And what would happen if we realized this truth and got to work with Jesus on planting, supporting and multiplying healthy small churches, alongside our healthy big siblings?

I don’t pretend to have the answers for how to do ministry.  It just seems to me that if my toes were as large as my leg, it would be really hard to get around.   The body of Christ is a beautiful, living being uniquely gifted in more ways than any one of us could possibly imagine!

So I can’t wait to get to Synod Assembly this weekend.  I can’t wait to see how my sisters and brothers in Christ, from congregations both large and small are being poured out in love as they follow the One who makes all things new.

Peace in Christ,

Pastor Doug

Tuesday, May 27, 2014

I saw God



A wonderful thing happened in church on Sunday.  I saw God.  Now I know it sounds a bit strange to say something like that because don’t we always see God in church?  Yes, but… well that’s a conversation for another time.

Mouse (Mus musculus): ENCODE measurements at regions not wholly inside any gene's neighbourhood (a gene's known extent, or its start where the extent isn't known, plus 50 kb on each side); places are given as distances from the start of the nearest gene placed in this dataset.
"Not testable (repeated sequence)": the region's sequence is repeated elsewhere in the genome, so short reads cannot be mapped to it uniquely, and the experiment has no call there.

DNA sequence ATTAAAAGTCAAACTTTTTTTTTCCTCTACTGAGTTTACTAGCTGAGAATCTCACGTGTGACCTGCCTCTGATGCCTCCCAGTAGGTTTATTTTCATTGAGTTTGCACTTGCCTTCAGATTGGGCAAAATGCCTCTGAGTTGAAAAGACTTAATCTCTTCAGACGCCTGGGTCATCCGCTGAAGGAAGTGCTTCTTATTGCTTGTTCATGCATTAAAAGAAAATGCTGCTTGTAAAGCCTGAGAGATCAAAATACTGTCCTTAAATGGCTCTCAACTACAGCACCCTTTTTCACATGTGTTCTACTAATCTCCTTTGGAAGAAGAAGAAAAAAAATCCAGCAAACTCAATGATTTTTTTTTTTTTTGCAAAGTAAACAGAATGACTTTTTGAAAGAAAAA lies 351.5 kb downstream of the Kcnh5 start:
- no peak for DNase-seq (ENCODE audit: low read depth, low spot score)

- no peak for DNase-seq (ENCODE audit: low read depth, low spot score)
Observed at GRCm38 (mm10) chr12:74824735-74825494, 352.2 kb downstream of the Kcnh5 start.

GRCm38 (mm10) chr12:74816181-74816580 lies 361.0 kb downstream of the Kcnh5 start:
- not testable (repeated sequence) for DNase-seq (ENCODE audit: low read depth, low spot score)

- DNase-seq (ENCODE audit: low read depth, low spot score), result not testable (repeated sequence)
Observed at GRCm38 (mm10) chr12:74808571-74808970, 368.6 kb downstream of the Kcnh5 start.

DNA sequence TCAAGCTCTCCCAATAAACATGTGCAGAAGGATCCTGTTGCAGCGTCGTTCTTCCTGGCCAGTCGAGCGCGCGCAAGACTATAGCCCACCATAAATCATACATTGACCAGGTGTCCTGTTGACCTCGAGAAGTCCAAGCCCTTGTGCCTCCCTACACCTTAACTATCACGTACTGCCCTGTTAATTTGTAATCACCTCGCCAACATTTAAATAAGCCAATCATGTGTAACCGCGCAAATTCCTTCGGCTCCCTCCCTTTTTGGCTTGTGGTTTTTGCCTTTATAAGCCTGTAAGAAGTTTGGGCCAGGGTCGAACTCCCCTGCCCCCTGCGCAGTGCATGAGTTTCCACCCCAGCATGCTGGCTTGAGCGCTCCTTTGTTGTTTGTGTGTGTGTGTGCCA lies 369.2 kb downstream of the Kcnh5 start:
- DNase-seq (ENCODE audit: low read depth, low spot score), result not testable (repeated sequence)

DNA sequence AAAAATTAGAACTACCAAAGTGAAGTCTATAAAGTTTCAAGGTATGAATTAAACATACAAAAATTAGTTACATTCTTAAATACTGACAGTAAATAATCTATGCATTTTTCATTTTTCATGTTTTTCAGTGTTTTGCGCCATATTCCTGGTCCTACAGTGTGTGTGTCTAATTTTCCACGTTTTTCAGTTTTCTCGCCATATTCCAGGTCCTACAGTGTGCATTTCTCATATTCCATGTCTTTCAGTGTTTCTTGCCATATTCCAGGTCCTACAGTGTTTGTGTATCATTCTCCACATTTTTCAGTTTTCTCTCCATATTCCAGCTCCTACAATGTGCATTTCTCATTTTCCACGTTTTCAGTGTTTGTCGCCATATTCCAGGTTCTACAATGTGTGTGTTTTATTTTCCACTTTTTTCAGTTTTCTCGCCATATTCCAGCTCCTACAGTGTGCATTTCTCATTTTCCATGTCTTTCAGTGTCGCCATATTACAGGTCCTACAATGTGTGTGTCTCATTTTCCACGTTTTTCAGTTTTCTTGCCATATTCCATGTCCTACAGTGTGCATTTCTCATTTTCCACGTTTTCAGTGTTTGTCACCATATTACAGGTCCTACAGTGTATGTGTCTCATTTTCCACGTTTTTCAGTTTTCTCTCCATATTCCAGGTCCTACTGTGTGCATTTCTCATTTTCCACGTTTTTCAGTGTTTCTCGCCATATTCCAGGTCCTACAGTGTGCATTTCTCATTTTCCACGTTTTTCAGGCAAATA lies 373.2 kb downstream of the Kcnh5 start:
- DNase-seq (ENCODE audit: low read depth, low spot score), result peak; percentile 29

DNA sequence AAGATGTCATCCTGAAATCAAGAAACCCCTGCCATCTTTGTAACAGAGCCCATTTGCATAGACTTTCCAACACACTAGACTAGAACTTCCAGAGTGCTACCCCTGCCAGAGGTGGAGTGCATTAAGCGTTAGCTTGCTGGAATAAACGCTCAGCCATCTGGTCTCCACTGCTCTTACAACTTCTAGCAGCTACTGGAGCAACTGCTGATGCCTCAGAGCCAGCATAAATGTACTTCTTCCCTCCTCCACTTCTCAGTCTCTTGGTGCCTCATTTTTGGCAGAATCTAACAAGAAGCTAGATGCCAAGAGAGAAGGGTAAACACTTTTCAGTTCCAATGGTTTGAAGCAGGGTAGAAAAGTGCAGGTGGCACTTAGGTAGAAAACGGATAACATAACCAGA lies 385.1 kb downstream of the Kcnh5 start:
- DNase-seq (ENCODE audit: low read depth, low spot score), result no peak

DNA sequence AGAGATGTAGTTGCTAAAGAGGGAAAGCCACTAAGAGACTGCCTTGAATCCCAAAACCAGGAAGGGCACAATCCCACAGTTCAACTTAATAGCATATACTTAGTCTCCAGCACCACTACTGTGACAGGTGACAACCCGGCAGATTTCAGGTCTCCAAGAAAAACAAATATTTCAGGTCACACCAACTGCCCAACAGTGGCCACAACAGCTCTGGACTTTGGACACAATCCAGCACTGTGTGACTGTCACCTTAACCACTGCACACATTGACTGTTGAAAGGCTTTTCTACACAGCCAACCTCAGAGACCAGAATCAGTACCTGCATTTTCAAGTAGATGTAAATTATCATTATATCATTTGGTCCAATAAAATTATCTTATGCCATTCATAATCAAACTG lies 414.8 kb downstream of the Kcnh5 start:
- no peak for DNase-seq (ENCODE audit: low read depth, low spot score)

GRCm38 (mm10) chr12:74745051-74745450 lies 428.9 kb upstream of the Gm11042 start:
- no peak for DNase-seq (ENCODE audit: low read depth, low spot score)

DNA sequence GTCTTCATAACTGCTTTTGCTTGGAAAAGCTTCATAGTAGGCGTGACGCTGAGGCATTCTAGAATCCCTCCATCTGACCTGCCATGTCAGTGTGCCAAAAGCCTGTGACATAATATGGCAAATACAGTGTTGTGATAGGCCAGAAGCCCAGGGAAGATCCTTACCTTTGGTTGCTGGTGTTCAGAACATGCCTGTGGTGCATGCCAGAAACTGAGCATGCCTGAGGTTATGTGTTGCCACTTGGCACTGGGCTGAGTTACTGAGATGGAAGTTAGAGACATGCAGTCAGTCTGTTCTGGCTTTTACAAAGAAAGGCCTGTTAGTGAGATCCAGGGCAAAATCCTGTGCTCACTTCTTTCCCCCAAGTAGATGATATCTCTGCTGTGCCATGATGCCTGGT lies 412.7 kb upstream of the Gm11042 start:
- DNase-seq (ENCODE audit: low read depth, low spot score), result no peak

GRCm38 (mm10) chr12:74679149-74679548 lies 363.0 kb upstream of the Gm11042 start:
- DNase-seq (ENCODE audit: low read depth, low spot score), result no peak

But here’s the crazy thing: this God-sighting didn’t happen where I expected it to.  It happened at the tail end of Lulu Grace’s baptism.  After having promised to support and pray for her, we welcomed Lulu “into the body of Christ and into the mission we share”.   And then it happened.  Lulu grabbed Joanne’s extended hand and off she went down the center aisle smiling and waving her little princess wave to everyone.  While Joanne was reminding all of us of the great promises that were made to Lulu by God, her parents, and her congregation, Lulu took a dive.  Yup!  Down to the floor she went.  Here’s where I saw God.  No, God didn’t push her or trip her.  As Lulu began to stumble, at least a dozen hands extended out to her to try and cushion her fall.  There was the church in action!  There was God!